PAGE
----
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Goldsmith is the state of mind, not a profession


#1

Quite often I am accused of been overly interpretive of the meaning
of a goldsmith. Some mistakenly think that it should always mean,
someone in at the bench, making expensive things. This is not the
case, at all

I view a goldsmith as someone who pursues perfection, not necessarily
achieves it; as someone who can imagine ways of doing extraordinary
things, with ordinary means.

Here is the link to a short video clip, which exemplifies it, even if
it has nothing to do with goldsmithing.

It is not only the performance of the diver, which is quite
interesting. It is the taste of whoever produced the clip. The
interplay of editing and the music selection is quite notable.

Leonid Surpin
www.studioarete.com


#2

Everybody has a point of view about what goldsmithing is or should
be.

I believe that many people (not all of them!) like to try to be as
perfect possible in anything he/she go’s for. Backing bread, making
furniture, cooking food or making a video, it all depends on
knowledge and what you can do with that knowledge. Some people are
pretty good in translating their idea’s and other just don’t get it.
I know I’m walking on one day ice by expressing my estatement but
I’ll give it a try. If one sell his state of mind for money then it
is a profession, if one just look at it as fun without making money
of it, it is a hobby. However, hobby or profession, it takes a lot
(money, skills, knowledge, respect, honesty…) to be good at both
and experts are born out of making lots of mistakes.

A state of mind can help you very much but you still have to do it.
Why do we have all these questions in this wonderful forum if
everything is related to a state of mind?

Nobody has to agree with my opinion and everybody can build his
point of view. Relating goldsmithing to a state of mind is a bit to
easy as an explanation.

BTW, wonderfull video Leonid, it truly is!

Enjoy and have fun.
Pedro


#3

Leonid, Once again you have found perfection! This is amazing, and
the music -well, my favorite, it couldn’t be anything else. I’ve
posted it on my FB page.

Thank you so much for sending this.
Kind regards,
Dinah


#4

Leonid-

I view a goldsmith as someone who pursues perfection, not
necessarily achieves it; as someone who can imagine ways of doing
extraordinary things, with ordinary means. 

I have always said that if you tested professional gold and platinum
smiths we would mostly be classified as obsessive compulsive and
just a bit anal retentive. We also have to be unflappable and not
easily frightened.

I think it takes a special kind of brain wiring to make the best
goldsmiths.

I’ve often said that Tim and I would make great surgeons except for
that “Ooooo Yuck!” part with all the blood and everything.

Have fun and make lots of jewelry.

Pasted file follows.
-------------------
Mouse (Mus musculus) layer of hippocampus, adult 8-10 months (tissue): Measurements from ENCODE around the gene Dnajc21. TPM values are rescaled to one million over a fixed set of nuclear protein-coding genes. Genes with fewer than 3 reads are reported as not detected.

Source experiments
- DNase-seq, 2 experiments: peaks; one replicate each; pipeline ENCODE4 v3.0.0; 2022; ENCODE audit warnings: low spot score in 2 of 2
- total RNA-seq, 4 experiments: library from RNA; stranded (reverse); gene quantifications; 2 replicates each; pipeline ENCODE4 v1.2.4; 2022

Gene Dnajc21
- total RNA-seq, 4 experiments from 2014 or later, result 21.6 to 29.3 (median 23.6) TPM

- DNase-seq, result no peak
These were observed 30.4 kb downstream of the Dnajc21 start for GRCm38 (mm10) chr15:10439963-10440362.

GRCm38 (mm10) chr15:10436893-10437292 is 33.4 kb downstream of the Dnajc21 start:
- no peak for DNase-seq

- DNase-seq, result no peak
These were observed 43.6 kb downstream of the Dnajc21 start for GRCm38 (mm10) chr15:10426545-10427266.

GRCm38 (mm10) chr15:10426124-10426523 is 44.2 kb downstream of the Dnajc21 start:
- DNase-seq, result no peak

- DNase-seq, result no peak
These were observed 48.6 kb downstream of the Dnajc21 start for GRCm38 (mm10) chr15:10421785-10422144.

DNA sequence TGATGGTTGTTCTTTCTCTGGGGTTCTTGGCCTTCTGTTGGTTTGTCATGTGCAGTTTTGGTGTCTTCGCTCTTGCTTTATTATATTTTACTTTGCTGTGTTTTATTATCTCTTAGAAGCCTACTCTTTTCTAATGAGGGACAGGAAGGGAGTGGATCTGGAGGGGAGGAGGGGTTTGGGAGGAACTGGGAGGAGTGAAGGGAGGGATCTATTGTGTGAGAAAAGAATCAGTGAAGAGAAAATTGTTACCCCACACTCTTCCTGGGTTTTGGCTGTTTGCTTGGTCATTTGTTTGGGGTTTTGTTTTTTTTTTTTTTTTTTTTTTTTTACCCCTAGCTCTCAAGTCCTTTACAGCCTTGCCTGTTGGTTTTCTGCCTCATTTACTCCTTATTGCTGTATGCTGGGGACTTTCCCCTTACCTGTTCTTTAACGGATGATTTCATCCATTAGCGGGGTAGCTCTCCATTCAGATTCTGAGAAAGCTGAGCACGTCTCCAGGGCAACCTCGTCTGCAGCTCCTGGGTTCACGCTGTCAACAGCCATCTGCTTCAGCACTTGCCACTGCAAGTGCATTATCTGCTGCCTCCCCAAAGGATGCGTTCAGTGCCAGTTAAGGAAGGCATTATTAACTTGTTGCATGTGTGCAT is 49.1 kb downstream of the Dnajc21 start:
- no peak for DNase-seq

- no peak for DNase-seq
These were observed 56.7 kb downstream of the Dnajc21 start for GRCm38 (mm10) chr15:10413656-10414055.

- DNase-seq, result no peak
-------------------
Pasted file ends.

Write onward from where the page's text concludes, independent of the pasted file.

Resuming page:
Jo Haemer


#5
Everybody has a point of view about what goldsmithing is or should
be. 

My POV :-

An item as best as I can make, that someone wants to buy.

Regards Charles A.
P.S. Joy and fun… that’s good to add to any work :wink:


#6
I have always said that if you tested professional gold and
platinum smiths we would mostly be classified as obsessive
compulsive and just a bit anal retentive. 

Have you been talking to my wife, Jo?

When people ask me why I became a goldsmith I have always said “I
didn’t choose goldsmithing, it chose me”. Many if not most of the
really good goldsmiths I have known never started out with the
objective of becoming a professional goldsmith, it just sort of
happened. I warn my apprentices on their first day that if they’re
not careful, this is what they will be doing when they retire. Once
it gets under your skin, you’re hooked forever.

I have observed that there are basically two different types of
goldsmiths, those with more mechanical / engineering strengths, and
those with more artistic flair. I see this more in beginning smiths,
kind of a left brain - right brain phenomenon. Those that really
excel over the long term, learn the side that they are strongest with
very quickly, but tend to struggle with the other side, sometimes, if
not usually for years. The really good ones accept this as a
challenge and refuse to give up. Eventually, the weaker side starts
catching up, the two parts start talking to each other, and that’s
when the magic starts happening. For most full-time folks, this seems
to gel around the eight to ten year mark.

I agree with Leonid, that a very specific state of mind is probably
the most important single element of becoming a truly talented
goldsmith, but I have to disagree about it not being a profession. I
am a professional goldsmith. It is how I feed my family, and is how
I’ve paid my bills for more years than I really want to think about
anymore. It is the center of my working life, has been since I was a
teenager banging out silver bangles and collars in a tent and will be
until the day I leave this world. I work hard every day to improve my
skills, learn new ways of doing things, exploring new frontiers of
creativity and passing on what I have learned to anyone that is
interested. To me, that is the definition of a professional.

I have started a retail design studio that is very different from
the traditional retail store, it is based entirely on the goldsmith
state of mind. The total opposite of the way the vast majority of
jewelry retailers are set up, we have four full timers, three of us